Following are some reasons TAVR may be a good option:

  • You are too frail to undergo standard surgery.
  • You have other medical conditions that make you a higher risk for open heart surgery, including a prior heart attack, a failing left ventricle, lung disease or kidney disease.
  • You had a bioprosthetic valve implanted in the past that is now failing, causing symptoms, and you have a high or greater risk with surgical valve replacement.

But through clinical trials, any patient with aortic stenosis is now eligible to be considered for a TAVR procedure at RUSH, including the following:

  • People who have severe, calcific aortic stenosis but do not have symptoms
  • Those with severe narrowing of the aortic valve who are considered low-risk for standard surgical aortic valve replacement

Second Opinions for TAVR at RUSH

If your physician has recommended TAVR or another procedure to treat aortic stenosis, you may want to consider a second opinion to explore your options.

Our heart and vascular team can perform a thorough evaluation and work with you to provide a second opinion on your care.

To get started, call RUSH at (888) 352-7874. Our care coordinators will help you schedule your appointments.

RUSH Excellence in TAVR Procedures

  • Expertise you can trust: RUSH specialists in and around Chicago have decades of experience helping to develop new treatments for heart valve disease, including aortic stenosis. This includes participating in clinical trials that led to TAVR receiving FDA approval, as well as new types of valves, including the Edwards SAPIEN valve and Medtronic CoreValve.
  • Same-day treatment plans: You will meet with a team of specialists — including an interventional cardiologist and a cardiac surgeon — at the same time. For your convenience, the team will customize a treatment plan and present it to you during that same visit.
  • State-of-the-art facilities: TAVR and other procedures used to treat aortic stenosis take place in RUSH's interventional platform at our Chicago location. It’s a multi-use space where surgical and catheter-based procedures can happen together. This allows specialists to collaborate more easily and ensure convenience for patients and families.
  • Among the best in the U.S.: U.S. News & World Report includes RUSH on its Best Hospitals Honor Roll and ranks our cardiology program among the best in the nation.


What is the difference between TAVR and aortic valve replacement?

Traditional aortic valve replacement involves open heart surgery to treat aortic stenosis. The surgeon must open the chest, remove the diseased valve and replace it.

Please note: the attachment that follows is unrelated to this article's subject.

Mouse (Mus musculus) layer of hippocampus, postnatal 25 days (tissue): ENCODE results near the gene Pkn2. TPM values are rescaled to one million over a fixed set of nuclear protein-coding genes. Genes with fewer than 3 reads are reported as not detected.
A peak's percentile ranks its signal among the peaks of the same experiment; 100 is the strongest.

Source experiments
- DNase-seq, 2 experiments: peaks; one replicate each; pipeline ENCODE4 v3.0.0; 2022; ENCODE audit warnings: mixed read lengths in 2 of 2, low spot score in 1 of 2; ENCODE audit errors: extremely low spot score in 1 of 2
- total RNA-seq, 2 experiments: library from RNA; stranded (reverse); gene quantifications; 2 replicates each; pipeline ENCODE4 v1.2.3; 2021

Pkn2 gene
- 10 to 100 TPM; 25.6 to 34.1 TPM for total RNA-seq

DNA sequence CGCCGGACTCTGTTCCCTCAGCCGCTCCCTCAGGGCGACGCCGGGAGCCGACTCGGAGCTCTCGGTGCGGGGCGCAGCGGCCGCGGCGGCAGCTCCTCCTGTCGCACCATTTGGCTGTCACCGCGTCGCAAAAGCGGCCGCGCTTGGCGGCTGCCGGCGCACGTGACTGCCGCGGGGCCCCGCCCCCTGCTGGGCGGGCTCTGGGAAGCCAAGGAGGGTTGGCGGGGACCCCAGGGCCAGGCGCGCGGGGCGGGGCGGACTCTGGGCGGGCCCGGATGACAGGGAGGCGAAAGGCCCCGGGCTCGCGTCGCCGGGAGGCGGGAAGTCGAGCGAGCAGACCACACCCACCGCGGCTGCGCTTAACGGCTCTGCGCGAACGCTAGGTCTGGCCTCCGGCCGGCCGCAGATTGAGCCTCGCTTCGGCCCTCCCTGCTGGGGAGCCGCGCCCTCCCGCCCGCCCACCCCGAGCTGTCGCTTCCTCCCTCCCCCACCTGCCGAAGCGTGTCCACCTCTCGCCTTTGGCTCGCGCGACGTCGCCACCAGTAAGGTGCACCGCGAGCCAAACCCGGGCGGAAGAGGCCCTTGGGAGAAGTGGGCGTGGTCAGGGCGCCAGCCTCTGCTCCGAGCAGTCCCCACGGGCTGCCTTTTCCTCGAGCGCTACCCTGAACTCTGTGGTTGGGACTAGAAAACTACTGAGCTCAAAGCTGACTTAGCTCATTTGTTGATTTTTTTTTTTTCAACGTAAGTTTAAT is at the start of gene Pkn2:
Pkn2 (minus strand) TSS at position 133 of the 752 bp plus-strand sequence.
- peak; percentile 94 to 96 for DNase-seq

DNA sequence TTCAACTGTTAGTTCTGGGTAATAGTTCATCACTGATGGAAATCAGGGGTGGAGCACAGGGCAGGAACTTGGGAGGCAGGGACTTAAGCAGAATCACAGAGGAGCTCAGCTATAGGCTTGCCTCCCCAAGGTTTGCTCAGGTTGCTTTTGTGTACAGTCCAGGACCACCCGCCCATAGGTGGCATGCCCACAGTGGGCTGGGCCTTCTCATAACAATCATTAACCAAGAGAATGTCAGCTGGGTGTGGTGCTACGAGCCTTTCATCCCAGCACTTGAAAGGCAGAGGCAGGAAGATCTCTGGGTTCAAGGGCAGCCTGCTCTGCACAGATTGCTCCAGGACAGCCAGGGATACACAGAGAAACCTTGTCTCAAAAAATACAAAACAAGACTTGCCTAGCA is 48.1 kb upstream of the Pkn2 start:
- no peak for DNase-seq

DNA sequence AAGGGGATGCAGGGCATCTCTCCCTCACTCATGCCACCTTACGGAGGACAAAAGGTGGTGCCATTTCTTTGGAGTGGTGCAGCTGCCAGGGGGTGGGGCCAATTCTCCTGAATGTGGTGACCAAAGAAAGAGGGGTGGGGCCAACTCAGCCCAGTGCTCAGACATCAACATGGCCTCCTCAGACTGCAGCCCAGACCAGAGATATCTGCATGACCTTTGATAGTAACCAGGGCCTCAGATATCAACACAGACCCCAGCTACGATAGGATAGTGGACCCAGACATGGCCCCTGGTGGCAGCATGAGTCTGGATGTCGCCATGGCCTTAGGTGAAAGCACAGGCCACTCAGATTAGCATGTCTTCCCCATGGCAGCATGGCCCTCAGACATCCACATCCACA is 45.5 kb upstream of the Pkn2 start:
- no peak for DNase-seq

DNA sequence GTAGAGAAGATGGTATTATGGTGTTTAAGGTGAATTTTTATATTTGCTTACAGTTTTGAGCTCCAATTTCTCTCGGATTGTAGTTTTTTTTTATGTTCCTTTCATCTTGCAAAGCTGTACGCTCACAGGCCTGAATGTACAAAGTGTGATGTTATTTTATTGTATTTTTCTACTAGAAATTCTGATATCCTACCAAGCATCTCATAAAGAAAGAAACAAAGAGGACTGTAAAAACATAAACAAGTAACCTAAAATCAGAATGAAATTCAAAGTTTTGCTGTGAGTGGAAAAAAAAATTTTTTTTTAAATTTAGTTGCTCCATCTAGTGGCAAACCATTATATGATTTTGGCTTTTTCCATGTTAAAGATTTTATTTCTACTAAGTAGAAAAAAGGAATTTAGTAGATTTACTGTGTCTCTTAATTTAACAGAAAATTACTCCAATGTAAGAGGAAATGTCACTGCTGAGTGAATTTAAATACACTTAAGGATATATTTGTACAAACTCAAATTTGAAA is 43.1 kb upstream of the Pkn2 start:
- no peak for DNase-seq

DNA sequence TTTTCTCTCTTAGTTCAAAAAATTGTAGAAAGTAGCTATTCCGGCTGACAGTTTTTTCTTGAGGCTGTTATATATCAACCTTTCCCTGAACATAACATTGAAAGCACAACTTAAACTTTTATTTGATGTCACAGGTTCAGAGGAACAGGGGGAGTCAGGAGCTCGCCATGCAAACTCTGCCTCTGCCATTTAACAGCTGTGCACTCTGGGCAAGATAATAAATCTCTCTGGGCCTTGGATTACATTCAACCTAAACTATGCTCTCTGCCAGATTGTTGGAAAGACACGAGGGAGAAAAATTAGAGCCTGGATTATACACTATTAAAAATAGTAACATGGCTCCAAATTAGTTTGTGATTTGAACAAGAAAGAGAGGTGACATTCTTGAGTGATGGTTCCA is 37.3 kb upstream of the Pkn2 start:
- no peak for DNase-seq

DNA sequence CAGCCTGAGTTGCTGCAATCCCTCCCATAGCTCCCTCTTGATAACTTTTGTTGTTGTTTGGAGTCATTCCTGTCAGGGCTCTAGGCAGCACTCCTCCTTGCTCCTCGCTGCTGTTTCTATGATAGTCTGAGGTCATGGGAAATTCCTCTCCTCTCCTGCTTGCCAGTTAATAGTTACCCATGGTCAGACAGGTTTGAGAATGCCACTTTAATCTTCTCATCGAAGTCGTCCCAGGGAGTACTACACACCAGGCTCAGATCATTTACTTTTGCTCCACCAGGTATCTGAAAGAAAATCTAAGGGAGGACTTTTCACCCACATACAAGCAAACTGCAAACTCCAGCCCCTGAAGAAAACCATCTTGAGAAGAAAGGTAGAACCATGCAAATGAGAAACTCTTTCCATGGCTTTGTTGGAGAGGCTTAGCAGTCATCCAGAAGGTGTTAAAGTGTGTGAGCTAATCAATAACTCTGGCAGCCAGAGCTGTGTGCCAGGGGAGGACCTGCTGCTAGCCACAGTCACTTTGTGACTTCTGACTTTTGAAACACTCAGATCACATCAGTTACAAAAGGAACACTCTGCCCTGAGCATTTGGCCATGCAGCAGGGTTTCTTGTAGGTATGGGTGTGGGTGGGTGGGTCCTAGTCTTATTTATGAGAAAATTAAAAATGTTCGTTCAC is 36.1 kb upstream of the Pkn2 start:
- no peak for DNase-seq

TAVR, on the other hand, is minimally invasive. It is performed using a catheter, or small tube, that runs through the artery. It only requires a small incision in the groin or chest. The synthetic replacement valve is then inserted through the catheter and placed in the diseased valve before being expanded like a balloon. The diseased valve is not removed. There is no surgery involved.

Is TAVR considered major surgery?

TAVR is not surgery because it is performed through a catheter and is considered minimally invasive. But it is a major procedure that involves putting a replacement heart valve in your body. Patients can usually go home after a night of recovery in the hospital, then come in for follow-up visits to monitor their health.

How long does a TAVR procedure take?

The actual TAVR procedure only takes about one to two hours to complete. But you will need to stay in the hospital for a night or two to recover.

What is the downside of TAVR?

Any heart or valve procedure can carry a risk of complications, but these are uncommon with TAVR procedures. Some of the possible complications include stroke, the need for a pacemaker, bleeding or injury to the artery where the valve is placed.

What is the life expectancy of someone on the TAVR procedure?

Your life expectancy after TAVR depends on the age when you have the procedure. But in general, the life expectancy of a person who has TAVR is the same as another person of the same age who does not have aortic stenosis.

Is the heart stopped during a TAVR procedure?

The heart is not stopped during a TAVR procedure. But it is sped up to about 140-180 beats per minute while the replacement valve is expanded.


We now have a less invasive and safer method to replace the stenotic aortic valve.

Neeraj Jolly, MD

Learn more about TAVR